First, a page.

Wednesday words and beyond

"Forget Supreme Court. This is the fight to watch," tweets Chetan Sharma after reading CEO Tim Cook's letter to Apple customers (nearing 19,000 shares now) to explain why the tech giant is refusing FBI requests to retrieve data from an iPhone used by one of the San Bernardino shooters. The FBI has asked Apple to disable the security feature that only permits a few attempts to guess the phone’s passcode before all its data gets deleted, but this “backdoor” means Apple engineers must create a brand new version of the phone’s operating system that would do away with important security features. "If you think Apple is wrong to oppose that court order concerning San Bernardino attackers, read this," urges Kate Irby for the Bradenton Herald.  "If you value your privacy, you have to love Apple's stand here," argues Ebenezer Samuel at the New York Daily News. "This defense of encryption by Apple is fantastic. Where are the other tech company statements supporting them?" wonders Trevor Timm with the Columbia Journalism Review and The Guardian. Even Edward Snowden weighed in: "The @FBI is creating a world where citizens rely on #Apple to defend their rights, rather than the other way around." Although MuckRock founder Michael Morisy points out, "Politically, I have a hard time seeing how Apple wins this encryption fight w/o major change to public conversation." Vox's Matthew Yglesias brings things full-circle with this observation: "Good thing we have a fully functioning Supreme Court to sort this out."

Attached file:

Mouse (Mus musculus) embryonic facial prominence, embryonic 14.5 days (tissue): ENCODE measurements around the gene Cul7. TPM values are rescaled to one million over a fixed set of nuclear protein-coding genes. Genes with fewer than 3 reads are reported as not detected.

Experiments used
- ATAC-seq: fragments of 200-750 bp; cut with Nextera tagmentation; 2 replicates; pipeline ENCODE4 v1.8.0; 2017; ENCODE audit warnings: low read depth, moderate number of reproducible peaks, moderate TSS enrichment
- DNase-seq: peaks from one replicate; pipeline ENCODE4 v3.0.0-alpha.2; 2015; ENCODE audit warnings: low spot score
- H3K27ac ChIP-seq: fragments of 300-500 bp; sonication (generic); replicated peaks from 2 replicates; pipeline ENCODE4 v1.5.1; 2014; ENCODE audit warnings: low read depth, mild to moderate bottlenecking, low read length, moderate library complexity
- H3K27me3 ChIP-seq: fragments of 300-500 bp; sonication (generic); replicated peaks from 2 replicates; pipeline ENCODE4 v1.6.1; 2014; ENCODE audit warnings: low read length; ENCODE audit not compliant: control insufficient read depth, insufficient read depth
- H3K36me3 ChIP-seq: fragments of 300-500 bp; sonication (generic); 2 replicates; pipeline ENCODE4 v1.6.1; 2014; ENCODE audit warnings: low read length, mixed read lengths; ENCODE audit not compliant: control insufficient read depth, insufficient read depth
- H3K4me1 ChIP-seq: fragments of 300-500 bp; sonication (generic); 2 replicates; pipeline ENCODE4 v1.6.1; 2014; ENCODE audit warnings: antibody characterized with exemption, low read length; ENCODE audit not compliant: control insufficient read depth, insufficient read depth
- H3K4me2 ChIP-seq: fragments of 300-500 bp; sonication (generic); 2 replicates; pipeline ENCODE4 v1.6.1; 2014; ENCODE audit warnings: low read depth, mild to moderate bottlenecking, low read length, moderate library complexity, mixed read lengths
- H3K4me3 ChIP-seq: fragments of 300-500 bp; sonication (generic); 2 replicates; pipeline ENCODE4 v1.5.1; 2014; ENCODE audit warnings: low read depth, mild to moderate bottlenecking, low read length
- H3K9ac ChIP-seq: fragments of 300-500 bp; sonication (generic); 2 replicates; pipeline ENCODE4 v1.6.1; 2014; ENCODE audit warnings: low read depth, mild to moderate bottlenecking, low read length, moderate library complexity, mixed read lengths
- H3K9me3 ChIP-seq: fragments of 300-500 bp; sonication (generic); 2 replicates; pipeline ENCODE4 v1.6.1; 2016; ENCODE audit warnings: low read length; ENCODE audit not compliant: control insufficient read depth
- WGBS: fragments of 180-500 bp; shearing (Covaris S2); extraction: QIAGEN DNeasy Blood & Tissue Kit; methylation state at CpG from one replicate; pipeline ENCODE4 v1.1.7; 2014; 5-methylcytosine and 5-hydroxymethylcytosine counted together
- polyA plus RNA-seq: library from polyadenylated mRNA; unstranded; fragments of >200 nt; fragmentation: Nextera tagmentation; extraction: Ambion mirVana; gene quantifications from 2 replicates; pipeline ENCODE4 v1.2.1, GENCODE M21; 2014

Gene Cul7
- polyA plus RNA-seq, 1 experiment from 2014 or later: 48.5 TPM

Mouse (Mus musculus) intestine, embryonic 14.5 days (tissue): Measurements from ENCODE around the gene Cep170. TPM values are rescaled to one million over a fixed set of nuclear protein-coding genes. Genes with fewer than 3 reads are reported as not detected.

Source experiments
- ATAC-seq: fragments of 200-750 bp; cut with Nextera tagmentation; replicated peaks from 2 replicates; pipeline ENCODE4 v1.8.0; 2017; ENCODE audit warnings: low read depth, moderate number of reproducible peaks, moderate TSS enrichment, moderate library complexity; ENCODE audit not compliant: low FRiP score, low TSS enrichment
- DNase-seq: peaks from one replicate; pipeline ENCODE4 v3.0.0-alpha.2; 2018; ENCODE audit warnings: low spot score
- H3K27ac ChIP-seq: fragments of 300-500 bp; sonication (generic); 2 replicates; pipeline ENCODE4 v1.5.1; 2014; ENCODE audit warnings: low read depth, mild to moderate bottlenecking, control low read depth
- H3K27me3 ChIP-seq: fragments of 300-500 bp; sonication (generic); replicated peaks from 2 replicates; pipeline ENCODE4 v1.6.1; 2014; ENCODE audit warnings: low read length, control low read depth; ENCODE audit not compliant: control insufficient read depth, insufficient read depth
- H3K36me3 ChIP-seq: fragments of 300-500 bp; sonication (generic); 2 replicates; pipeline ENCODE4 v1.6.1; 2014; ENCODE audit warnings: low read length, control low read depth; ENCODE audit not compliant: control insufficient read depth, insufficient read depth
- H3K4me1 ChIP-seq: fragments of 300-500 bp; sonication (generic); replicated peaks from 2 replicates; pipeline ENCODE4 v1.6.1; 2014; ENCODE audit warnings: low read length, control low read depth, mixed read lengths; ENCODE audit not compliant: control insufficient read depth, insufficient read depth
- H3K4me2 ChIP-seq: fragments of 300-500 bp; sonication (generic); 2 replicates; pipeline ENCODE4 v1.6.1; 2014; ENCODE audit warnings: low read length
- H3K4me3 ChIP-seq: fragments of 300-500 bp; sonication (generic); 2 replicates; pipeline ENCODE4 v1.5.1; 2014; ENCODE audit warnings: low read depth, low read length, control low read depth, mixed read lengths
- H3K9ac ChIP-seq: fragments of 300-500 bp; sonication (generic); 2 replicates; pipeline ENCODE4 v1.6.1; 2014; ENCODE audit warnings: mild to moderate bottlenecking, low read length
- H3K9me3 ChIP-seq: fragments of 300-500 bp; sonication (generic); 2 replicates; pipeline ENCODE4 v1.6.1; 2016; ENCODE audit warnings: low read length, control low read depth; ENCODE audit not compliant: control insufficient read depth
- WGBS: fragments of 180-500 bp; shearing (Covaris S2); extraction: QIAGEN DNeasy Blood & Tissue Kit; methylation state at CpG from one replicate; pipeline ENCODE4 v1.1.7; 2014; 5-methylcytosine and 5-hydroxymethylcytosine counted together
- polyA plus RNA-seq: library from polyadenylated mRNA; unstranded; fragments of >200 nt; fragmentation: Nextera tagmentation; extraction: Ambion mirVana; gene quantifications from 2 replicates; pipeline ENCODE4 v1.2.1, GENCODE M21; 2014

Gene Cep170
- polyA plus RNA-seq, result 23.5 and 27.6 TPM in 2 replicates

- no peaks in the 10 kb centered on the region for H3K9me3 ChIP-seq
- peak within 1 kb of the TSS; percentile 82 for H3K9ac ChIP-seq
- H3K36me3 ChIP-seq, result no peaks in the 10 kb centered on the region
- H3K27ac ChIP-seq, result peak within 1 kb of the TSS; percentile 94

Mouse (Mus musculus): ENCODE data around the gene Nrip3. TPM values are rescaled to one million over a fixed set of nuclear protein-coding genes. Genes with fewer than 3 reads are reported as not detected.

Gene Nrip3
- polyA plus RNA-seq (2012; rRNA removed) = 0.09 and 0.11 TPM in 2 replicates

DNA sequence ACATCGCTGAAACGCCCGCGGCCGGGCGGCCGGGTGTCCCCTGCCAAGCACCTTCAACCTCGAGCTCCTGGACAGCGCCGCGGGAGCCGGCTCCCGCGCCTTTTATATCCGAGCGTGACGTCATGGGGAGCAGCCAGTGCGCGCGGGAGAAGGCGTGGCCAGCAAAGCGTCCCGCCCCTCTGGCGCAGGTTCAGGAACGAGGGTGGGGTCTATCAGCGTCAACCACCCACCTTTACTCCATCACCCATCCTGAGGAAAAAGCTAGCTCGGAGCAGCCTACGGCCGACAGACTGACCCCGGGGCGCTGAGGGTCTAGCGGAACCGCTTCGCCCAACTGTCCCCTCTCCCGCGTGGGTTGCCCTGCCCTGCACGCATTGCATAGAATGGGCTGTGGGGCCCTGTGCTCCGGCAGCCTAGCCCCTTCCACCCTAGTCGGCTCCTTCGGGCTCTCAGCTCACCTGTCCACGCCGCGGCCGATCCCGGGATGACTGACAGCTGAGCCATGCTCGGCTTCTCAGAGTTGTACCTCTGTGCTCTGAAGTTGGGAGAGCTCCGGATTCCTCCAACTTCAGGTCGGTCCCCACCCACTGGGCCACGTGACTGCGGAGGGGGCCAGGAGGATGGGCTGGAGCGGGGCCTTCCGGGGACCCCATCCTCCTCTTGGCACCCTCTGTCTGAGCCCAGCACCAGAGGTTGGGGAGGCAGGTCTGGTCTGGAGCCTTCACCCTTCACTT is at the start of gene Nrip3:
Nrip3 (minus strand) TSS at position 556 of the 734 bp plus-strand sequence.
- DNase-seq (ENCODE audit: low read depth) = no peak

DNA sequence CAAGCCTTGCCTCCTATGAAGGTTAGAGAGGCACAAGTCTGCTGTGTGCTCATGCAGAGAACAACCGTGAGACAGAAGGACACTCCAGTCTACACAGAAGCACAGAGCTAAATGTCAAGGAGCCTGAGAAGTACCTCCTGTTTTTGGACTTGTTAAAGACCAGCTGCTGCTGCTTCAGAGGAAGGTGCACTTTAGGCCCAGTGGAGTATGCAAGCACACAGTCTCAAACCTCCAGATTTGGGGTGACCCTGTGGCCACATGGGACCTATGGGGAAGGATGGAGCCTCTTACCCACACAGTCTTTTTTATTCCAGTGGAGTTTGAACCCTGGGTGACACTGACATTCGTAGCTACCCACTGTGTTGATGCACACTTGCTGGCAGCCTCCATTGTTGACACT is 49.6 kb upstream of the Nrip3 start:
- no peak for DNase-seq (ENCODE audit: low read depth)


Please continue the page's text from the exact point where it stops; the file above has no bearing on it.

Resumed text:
Oh, yeah. About that. Justice Antonin Scalia’s unexpected passing at that luxury ranch in Texas has prompted a debate about who paid for the trip as well as whether Justices should be required to disclose gifts and free trips. "Who justices the justices?" pointedly asks Chicago Tribune's Charles Johnson. "Owner of ranch where Scalia died has a company that makes parts for hearses. Stick that in your conspiracy pipe!" political animator Mark Fiore takes that ball and runs with it straight into the absurd. Meanwhile, here's where every single senator stands so far on nominating Scalia's successor. It' s an "Awesome visualization that leverages the power of calling up powerful people and asking them a question," applauds National Journal's Andrew McGill. And elsewhere in politics, although Hillary Clinton and Bernie Sanders appear to be in a dead heat for Nevada, Clinton leads in 10 of the 12 early March primaries and appears to be benefiting from overwhelming black support. Here's how Hillary won Harlem.

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